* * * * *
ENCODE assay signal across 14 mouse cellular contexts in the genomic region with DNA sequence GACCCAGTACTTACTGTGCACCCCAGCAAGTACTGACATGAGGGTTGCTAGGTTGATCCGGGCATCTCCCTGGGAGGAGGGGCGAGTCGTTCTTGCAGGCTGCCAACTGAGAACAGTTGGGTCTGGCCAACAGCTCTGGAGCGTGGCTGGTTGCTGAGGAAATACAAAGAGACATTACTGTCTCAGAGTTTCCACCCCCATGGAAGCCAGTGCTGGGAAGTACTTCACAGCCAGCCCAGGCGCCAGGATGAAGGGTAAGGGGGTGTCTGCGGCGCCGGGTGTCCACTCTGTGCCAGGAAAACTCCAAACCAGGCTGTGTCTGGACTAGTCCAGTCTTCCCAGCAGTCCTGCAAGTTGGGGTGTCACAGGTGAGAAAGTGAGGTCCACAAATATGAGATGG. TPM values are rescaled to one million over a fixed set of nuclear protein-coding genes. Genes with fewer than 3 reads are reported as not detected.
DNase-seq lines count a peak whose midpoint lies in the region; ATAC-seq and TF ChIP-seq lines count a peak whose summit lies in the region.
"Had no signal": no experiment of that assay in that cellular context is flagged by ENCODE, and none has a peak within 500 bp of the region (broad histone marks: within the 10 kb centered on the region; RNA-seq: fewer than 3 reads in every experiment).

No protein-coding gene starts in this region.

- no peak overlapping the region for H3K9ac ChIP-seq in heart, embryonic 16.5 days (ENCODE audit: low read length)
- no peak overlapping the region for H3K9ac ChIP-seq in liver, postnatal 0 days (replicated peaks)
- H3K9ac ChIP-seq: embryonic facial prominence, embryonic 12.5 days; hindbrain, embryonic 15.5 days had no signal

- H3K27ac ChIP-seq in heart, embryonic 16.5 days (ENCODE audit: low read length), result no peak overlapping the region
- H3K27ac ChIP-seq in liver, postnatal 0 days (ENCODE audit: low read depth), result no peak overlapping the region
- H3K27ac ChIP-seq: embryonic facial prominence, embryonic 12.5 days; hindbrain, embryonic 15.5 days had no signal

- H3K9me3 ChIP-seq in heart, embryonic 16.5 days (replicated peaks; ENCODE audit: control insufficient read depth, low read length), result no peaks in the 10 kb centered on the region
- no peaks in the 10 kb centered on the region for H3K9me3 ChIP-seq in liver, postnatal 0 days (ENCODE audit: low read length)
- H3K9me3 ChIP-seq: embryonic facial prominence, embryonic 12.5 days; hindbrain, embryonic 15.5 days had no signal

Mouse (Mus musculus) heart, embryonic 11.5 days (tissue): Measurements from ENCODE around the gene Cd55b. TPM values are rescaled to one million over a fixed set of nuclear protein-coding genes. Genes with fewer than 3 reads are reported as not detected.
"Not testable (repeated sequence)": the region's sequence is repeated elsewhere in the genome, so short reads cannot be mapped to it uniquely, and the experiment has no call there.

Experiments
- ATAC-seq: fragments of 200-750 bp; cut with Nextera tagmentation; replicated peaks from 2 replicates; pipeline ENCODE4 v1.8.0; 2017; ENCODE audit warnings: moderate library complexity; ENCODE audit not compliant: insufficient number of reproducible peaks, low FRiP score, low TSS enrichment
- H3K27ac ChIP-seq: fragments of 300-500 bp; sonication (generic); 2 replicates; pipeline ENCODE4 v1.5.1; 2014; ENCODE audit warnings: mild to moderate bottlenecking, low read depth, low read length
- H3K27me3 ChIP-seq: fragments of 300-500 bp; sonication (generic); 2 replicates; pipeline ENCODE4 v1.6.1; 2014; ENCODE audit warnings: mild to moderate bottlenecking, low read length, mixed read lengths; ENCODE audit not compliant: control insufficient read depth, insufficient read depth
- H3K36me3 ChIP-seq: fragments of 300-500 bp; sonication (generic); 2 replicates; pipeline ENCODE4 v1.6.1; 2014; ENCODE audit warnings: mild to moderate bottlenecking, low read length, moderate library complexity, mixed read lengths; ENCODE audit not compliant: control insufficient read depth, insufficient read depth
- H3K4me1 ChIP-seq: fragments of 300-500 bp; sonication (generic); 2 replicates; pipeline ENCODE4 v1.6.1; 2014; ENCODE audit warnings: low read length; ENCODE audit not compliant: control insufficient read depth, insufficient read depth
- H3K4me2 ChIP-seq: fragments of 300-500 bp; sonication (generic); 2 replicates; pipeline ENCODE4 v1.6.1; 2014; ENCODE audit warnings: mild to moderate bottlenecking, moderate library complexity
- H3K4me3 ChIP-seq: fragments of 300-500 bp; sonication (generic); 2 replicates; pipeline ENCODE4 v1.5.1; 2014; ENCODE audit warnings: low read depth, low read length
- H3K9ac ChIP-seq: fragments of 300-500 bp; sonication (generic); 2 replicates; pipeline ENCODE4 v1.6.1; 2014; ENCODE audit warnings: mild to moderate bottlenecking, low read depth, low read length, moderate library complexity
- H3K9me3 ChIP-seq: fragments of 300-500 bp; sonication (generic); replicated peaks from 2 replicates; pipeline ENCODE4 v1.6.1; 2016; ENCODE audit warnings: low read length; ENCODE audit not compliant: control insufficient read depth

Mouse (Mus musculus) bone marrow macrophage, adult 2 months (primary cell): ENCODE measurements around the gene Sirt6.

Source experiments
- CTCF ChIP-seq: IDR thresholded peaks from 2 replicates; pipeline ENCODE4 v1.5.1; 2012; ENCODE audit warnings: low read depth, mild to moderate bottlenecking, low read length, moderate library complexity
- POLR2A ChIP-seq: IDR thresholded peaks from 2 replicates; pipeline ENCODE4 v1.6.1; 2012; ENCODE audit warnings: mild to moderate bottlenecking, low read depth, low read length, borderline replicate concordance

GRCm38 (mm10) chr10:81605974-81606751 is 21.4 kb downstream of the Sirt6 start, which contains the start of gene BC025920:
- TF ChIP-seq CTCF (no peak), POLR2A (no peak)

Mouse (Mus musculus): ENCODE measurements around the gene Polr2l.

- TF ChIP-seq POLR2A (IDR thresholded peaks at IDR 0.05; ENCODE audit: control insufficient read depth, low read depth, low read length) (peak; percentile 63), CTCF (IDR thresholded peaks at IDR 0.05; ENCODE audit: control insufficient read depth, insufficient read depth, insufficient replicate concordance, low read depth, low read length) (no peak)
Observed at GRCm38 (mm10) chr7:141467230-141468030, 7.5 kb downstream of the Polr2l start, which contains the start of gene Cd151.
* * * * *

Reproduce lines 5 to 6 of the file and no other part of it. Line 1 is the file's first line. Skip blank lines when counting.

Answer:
- no peak overlapping the region for H3K9ac ChIP-seq in heart, embryonic 16.5 days (ENCODE audit: low read length)
- no peak overlapping the region for H3K9ac ChIP-seq in liver, postnatal 0 days (replicated peaks)